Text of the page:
We Are Afraid… – When Man Listens by Cecil Rose for The Oxford Group
Outside the home the same story is carried on. At school the child is too often afraid to tell his real difficulties to the teacher. He is afraid of being laughed at or punished. In the office men and women work together without getting to know each other. Jealousy, fear, incompatibility split them into cliques or leave one and another standing alone. In the factory the ‘boss’ is a remote and unknown being who only descends into the lives of the workpeople when something is wrong.
These are the raw materials of a divided world.
People who do not know each other and have little inkling of each other’s difficulties or aims cannot create a united world. They are certain to misinterpret each other. Sooner or later they will quarrel.
The most frequent reason for our isolation is fear. It is fear which makes us hide.
We are afraid of many things. We fear the loss of reputation. We think that if other people saw what we are really like they would laugh at our mistakes and despise us for our failures. So we cover up our mistakes and failures with silence or self-excuse. We pose as confident, when we are nothing of the kind. The face we present to the world is really a mask.
We are afraid in business. We are expecting the other man to steal a march on us. So we work in the dark. We are not going to give him the chance to get in first. We disguise our intentions. And thus we help to create the atmosphere of suspicion and mistrust in which the world lives.
We are afraid of being found out and compelled to let go some of the practices or some of our relationships. If our family only knew–if our business associates or employers only knew–there would have to be a change. We do not want to change. We should hate to change. And so those little reticences and petty deceptions begin and grow until we are living two lives–the one other people see and the one we hope they do not see!
Frankness, trust, understanding, free and happy cooperation cannot exist between people who are hiding from each other.
We greatly need to come out into the open–to take off the mask and drop the pose, and to be our real selves, honest about our mistakes and sins, frank about our thoughts and intentions, willing to let other people know us. Isolated, secretive living is bad for the world and bad for us. It not only builds barriers between us and those we live with, but it shuts us in on ourselves and breeds the loneliness, morbidity, repression, and distorted outlook from which a great deal of our mental and spiritual sickness comes.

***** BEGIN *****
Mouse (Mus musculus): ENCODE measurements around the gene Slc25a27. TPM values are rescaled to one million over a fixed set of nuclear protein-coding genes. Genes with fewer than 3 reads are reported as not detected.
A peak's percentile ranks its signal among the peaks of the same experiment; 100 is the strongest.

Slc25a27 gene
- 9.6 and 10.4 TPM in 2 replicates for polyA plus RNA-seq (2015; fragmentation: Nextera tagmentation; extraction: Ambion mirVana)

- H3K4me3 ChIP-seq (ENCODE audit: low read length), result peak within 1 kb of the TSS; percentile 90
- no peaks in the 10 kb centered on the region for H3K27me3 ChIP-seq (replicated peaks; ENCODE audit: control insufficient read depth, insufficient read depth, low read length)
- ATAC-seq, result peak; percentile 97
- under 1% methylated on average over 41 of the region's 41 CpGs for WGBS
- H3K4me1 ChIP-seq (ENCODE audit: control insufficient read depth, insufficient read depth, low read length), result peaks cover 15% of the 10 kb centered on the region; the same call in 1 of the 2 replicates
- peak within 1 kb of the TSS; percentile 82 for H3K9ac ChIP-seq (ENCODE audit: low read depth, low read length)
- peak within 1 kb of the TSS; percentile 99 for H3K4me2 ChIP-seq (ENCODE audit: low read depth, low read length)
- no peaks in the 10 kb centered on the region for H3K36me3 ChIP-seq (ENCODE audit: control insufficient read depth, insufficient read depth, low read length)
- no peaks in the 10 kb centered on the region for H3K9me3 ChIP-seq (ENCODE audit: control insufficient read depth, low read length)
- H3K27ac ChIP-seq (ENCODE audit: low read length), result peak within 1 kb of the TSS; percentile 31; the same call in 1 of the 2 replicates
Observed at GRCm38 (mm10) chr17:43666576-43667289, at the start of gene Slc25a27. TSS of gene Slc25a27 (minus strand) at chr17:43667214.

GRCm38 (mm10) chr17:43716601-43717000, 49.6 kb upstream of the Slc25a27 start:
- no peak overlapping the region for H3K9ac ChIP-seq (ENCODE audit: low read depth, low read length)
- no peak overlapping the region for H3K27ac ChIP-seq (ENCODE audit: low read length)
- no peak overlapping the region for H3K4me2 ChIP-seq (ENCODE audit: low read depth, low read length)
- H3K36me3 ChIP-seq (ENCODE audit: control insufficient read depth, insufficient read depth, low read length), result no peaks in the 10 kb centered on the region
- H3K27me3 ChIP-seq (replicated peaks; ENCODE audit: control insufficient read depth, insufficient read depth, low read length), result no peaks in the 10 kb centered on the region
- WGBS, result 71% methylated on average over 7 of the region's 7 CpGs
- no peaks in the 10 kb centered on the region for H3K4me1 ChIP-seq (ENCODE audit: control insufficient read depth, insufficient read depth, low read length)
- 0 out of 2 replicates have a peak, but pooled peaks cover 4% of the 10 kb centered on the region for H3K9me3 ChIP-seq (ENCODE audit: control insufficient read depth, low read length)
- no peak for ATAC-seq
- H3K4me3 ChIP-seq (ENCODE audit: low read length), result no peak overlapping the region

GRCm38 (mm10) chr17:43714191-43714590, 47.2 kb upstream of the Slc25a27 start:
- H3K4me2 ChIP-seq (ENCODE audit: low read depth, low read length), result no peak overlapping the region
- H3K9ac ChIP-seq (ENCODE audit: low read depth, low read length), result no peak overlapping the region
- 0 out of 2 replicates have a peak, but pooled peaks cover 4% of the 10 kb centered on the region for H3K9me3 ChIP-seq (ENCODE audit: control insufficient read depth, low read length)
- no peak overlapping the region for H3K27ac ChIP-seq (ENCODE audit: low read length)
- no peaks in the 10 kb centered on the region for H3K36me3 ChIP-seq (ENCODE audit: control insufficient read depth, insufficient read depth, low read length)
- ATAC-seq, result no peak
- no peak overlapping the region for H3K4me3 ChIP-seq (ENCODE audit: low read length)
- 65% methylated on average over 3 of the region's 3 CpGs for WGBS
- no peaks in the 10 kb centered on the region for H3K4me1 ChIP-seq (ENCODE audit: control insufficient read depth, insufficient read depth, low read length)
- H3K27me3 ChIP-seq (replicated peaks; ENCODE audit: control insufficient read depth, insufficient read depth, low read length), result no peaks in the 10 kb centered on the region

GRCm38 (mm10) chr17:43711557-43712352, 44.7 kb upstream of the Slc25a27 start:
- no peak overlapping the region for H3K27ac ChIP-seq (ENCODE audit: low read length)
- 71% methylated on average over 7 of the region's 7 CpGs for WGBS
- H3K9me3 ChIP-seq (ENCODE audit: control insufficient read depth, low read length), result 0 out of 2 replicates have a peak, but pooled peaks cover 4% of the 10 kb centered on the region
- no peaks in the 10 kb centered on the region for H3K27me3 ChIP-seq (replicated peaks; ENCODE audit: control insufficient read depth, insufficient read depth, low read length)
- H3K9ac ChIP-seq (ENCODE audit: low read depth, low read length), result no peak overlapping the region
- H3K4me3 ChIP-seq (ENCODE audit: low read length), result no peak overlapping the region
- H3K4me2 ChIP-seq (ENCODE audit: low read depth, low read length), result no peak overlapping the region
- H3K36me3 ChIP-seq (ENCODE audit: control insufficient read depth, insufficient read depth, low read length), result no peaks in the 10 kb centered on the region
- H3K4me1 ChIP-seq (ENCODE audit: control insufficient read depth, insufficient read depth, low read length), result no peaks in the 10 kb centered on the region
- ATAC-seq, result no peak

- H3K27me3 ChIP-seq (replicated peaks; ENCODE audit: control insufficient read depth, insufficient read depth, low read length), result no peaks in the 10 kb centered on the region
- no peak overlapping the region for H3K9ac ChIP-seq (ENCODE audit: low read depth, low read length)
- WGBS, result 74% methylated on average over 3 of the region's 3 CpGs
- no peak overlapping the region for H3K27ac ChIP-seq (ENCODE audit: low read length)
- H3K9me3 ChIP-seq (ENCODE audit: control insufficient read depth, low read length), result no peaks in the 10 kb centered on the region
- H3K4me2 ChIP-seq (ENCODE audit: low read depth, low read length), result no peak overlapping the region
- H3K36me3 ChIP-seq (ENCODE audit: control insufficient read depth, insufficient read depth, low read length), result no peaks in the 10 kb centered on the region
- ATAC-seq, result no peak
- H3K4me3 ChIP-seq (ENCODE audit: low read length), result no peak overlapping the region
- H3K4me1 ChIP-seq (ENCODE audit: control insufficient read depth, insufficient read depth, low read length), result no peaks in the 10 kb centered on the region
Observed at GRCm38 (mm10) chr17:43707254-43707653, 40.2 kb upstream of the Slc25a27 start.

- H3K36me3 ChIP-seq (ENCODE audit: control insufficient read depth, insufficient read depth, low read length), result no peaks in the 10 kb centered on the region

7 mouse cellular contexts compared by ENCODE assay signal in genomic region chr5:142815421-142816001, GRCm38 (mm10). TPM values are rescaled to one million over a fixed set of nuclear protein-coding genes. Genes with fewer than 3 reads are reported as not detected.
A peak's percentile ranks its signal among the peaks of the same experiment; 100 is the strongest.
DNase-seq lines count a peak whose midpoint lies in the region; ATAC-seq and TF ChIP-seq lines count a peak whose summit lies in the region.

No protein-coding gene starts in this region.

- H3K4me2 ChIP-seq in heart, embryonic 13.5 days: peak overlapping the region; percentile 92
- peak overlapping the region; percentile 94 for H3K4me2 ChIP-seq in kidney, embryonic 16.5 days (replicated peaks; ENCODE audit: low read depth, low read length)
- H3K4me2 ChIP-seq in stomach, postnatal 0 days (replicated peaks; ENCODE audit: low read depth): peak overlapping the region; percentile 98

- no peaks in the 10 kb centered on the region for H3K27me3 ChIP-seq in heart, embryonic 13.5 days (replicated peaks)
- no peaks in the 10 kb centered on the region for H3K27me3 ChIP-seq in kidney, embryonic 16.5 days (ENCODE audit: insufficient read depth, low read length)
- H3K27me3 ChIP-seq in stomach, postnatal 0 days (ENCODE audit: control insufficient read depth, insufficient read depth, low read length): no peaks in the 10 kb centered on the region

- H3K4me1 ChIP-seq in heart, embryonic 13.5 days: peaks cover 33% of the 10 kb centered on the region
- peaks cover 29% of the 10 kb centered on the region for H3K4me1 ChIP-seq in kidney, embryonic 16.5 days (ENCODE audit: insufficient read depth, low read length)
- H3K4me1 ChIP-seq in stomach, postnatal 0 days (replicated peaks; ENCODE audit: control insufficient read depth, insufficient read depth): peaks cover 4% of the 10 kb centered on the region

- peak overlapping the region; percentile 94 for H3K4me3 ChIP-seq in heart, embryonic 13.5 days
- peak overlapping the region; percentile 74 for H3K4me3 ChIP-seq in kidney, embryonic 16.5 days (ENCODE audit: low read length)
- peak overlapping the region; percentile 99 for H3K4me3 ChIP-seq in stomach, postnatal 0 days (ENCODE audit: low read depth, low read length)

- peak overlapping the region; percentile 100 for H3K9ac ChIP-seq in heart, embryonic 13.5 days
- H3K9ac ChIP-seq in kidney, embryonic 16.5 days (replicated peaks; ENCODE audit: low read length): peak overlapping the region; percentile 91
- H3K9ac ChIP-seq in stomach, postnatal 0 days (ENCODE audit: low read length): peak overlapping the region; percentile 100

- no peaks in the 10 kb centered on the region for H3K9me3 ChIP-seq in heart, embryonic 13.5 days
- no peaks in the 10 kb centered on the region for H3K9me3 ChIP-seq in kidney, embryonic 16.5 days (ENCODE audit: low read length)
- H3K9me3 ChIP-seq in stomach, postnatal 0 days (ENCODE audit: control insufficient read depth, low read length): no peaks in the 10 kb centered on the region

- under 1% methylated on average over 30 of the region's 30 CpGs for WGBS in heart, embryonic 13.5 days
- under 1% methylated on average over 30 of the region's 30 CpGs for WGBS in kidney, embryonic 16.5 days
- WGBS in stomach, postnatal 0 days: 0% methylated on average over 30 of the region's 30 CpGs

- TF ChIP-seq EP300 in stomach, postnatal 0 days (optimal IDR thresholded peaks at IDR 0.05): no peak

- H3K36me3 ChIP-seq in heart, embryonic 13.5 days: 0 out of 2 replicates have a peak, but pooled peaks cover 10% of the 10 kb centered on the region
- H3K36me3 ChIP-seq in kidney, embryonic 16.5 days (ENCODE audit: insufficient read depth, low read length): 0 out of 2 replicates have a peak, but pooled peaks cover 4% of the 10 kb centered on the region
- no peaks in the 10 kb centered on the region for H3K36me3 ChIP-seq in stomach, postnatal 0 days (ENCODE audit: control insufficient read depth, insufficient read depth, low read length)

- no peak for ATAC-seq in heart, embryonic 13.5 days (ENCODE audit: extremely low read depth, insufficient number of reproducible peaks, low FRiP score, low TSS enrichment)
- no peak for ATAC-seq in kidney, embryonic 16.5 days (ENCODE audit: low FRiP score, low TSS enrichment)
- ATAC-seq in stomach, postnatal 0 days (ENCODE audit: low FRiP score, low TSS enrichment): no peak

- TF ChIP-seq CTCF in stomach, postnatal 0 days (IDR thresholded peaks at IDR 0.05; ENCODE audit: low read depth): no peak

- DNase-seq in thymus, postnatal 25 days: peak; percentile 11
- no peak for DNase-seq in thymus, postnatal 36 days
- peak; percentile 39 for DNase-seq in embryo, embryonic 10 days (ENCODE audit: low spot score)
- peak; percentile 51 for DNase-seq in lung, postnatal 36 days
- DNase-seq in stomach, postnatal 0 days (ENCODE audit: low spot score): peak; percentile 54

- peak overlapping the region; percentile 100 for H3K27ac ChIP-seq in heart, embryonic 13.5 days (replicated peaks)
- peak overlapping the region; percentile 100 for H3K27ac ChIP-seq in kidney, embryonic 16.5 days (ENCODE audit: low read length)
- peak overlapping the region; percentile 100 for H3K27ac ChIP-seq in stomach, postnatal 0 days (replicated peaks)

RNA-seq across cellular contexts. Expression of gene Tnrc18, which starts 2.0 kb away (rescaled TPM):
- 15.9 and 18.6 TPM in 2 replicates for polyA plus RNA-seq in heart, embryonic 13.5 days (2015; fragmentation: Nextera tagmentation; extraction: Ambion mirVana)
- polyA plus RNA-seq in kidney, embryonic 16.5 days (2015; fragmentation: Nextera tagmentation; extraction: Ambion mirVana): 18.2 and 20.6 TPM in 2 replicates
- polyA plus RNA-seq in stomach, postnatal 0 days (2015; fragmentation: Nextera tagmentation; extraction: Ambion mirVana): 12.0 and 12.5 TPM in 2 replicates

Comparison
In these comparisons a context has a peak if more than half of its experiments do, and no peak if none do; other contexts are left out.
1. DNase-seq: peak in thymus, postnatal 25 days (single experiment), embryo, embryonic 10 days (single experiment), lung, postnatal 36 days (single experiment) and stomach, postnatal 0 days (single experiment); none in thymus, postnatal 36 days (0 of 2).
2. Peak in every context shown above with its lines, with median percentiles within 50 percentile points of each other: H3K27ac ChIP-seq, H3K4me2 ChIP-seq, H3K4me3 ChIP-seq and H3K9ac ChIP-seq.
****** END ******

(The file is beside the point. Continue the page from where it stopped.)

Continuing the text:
When a man does come out into the open in all his relationships with others, the effect is revolutionary. A journalist apologizes to the assembled pressmen of another country for the bitterness of his articles, and at once a door is opened to new understanding between two nations. A statesman admits in an international council that his country’s policy has been mistaken and offers reconsideration of the issue, and immediately a breath of fresh air blows through world affairs. The representative of a large firm puts all his cards on the table before his competitors, and a threatened price war is called off. A father who has tried many ways of getting his daughter to be frank comes off his pedestal and begins telling her of some of his own difficulties. The prompt and unhesitating response is a flood of confidences and the beginning of a new relationship. Two brothers have long been careful only to let each other see selected portions of their lives. They discover that in this life-long game of hide-and-seek, they have actually been fighting a lonely battle against the same temptations; now they tell each other of their victories and defeats.
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Click Here for Part VII
Click Here for Part VIII
Click Here for Part IX